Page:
Hey! That's OUR thing, Royals. (Mandatory Credit: Joy R. Absalon-US PRESSWIRE)
Did you know there was baseball played tonight? Yeah...that was a bad idea.
It was a loooooong, long evening at Camden Yards. If the three-hour rain delay of intermittent downpours weren't enough misery for one night, then the Orioles' subsequent lifeless, listless performance against the AL's worst team-- in a game that ended after 1:00 in the morning-- was enough to send even the most die-hard O's fan streaming to the exits.
Oh man, the rain. This was no joke, people. The weather was all clear until about 20 minutes before the scheduled 7:05 start time, when the heavens opened up and spewed their watery destruction over the ballpark. That began a soggy three-hour battle of wits between Mother Nature and the Camden Yards grounds crew. The rain was an epic tease. It would fall in buckets, then lighten up. Then pour down again. Then lighten for a bit, followed by another monsoon. At about 9:00, two hours into the delay, the Orioles proudly announced: "Thunderstorms in the area are beginning to diminish! We're projecting a game start time of 9:25." But no sooner had the grounds crew taken the tarp off the field and the P.A. announcer rattled off the lineups than another downpour hit hard. It's as if the skies were laughing at us. And the tarp's back on the field. And again we play the waiting game, for nearly another hour.
Finally, at around 9:45, the rain stopped for good. I was pleasantly surprised by the number of fans who stuck around to watch the pre-game Eddie Murray ceremony-- even nearly three hours late and in dreary conditions, the crowd looked to number around 15,000 to 20,000 when Murray and fellow Hall of Famers Cal Ripken, Earl Weaver, and Jim Palmer took the field. Fans greeted an emotional Murray with boisterous chants of "Ed-DIE! Ed-DIE!" As you might expect, Murray kept his speech short and sweet, thanking the fans for their support. He raved about the present-day Orioles and how well they've played to stay in the thick of a postseason run.
You wouldn't know it by tonight's forgettable effort from the Birds. As Chris Tillman took the mound and the game finally began at 10:10-- following a delay of three hours, nine minutes-- the fans who stuck around at Camden Yards certainly hoped this game would be worth the wait. Well, that question was answered remarkably quickly when Tillman gave up a homerun to the very first batter he faced, Alex Gordon. It was Gordon's second leadoff homer of the series, and (as it turned out) gave the Royals a lead they would never relinquish.
OK, we've seen this before from Tillman-- he's always terrible in the first inning, but then he gets his act together and delivers a fine performance. But in tonight's case, he just continued to stink, getting burned repeatedly by the gopher ball. Salvador Perez smashed a two-run homer in the second inning, and then Billy Butler bashed a solo bomb in the third when Tillman grooved him a 3-0 fastball. Already it was a 4-0 game, and fans began filing out with every successive inning.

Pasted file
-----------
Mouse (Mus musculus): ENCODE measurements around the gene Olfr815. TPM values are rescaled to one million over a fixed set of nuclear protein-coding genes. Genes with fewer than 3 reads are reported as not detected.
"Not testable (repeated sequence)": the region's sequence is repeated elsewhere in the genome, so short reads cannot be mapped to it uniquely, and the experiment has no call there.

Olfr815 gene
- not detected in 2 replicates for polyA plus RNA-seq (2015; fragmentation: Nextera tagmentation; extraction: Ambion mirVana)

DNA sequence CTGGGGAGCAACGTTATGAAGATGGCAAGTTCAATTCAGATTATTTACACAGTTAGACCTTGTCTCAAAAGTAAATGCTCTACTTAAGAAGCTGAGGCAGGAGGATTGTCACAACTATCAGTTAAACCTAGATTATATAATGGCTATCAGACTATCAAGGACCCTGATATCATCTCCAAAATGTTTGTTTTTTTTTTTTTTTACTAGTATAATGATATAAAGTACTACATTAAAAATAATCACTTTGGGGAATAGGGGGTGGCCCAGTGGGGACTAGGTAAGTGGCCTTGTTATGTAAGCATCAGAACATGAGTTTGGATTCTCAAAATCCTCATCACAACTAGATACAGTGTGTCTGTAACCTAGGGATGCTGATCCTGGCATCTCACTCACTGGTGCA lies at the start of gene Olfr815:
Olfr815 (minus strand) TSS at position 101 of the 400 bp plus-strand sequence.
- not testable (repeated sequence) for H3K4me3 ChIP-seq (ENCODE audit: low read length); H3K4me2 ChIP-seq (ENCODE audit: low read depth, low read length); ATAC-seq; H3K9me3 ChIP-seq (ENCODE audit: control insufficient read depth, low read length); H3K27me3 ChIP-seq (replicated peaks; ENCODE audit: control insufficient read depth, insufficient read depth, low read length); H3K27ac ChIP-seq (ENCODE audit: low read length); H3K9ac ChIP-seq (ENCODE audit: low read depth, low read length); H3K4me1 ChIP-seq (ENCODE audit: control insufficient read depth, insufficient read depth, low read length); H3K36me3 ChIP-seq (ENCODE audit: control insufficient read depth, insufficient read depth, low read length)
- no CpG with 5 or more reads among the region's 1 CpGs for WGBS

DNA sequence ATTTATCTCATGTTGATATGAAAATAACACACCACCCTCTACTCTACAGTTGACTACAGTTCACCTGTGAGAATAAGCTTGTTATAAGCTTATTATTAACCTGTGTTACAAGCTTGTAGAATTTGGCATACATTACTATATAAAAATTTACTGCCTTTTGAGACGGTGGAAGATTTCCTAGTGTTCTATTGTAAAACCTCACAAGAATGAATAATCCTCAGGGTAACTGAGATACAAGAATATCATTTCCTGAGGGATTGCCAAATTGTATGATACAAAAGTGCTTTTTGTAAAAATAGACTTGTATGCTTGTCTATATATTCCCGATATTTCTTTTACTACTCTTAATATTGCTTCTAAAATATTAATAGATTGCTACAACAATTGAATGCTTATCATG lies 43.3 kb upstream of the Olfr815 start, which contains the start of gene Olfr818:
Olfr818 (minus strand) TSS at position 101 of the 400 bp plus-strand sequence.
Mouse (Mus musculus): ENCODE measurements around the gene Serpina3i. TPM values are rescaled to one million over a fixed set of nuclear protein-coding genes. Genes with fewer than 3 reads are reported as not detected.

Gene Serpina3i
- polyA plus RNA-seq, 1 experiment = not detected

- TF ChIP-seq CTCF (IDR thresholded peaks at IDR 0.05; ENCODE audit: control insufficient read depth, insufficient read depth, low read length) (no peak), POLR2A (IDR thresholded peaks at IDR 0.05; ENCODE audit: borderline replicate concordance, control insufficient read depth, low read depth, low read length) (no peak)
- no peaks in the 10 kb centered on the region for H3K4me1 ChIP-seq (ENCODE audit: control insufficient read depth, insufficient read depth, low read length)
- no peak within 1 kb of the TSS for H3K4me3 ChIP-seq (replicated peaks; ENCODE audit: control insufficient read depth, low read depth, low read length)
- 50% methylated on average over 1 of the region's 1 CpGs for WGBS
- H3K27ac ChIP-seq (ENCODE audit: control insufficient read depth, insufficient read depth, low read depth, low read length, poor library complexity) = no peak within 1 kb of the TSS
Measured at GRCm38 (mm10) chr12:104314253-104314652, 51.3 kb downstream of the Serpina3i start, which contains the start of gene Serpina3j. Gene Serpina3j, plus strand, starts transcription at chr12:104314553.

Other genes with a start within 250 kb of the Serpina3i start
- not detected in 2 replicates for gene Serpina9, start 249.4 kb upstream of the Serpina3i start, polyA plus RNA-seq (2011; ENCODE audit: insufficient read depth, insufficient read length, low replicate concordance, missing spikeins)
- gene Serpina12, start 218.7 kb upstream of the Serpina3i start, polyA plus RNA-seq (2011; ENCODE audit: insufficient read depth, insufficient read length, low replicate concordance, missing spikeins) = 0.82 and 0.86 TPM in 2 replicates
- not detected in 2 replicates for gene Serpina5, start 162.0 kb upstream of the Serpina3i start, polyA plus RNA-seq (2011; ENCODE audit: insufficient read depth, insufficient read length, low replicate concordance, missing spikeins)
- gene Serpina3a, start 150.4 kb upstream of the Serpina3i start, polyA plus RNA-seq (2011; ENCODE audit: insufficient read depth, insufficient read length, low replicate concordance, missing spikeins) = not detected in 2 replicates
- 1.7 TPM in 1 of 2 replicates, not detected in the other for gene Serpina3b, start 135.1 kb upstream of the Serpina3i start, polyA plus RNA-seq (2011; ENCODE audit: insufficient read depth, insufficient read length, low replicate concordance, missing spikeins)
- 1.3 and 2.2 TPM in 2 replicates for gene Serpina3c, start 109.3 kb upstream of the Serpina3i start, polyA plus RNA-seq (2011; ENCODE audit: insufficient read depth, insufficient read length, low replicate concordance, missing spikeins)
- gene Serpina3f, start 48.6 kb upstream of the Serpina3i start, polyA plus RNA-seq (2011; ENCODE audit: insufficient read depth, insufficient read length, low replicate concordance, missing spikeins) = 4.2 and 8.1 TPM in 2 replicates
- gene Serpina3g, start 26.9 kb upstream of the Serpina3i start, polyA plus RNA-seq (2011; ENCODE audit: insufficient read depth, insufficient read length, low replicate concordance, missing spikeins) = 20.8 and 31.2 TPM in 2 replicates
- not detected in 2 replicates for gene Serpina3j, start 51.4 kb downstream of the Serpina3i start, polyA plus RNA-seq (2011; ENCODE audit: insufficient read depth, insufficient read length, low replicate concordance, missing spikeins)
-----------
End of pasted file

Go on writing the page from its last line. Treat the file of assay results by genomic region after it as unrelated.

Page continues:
Tillman didn't make it through the sixth inning. He was ultimately charged with six runs and six hits in 5 ⅔ innings, his second-worst outing of the year. Miguel Socolovich let two inherited runners score on an Eric Hosmer single in the sixth, then gave up a run of his own in the seventh on Gordon's second homerun of the game. It's 7-0. Why did we stick around for this?
The Orioles' hitters basically looked like a group who didn't expect a game to be played tonight. Even against a nobody named Luis Mendoza, they couldn't get any offense going. Six baserunners in the first six innings didn't help them plate any runs.
As the night stretched into the wee hours, the ever-decreasing crowd got steadily stranger, perhaps from lack of sleep. A section over from where we were sitting, a bunch of kids kept erupting in an incomprehensible chant. It sounded like they were shouting "Matt!" Except they did it even when Wieters wasn't batting. They may have instead been chanting "Yes!", but that makes no sense either. Maybe they were just trying to keep their energy up amidst a dud of a ballgame that gave Orioles fans very little to cheer about.
The O's showed signs of life in only one half-inning, the bottom of the seventh. Naturally, Manny Machado was the lynchpin, because he is awesome. With two runners aboard, he ripped an RBI double down the left-field line that plated one and snapped the shutout. Machado now has a single, double, a triple, and two homeruns in just three games as a big-leaguer. Not bad at all, Manny. Omar Quintanilla followed with a two-run single, chasing Mendoza from the game and cutting the Royals' lead to 7-3.
But the Birds would get no closer. Reliever Kelvin Herrera stranded two runners to end the inning, and the Royals' bullpen finished things off from there. Nick Markakis took a called strike three just before 1:15 AM to bring an unhappy end to a seemingly interminable night.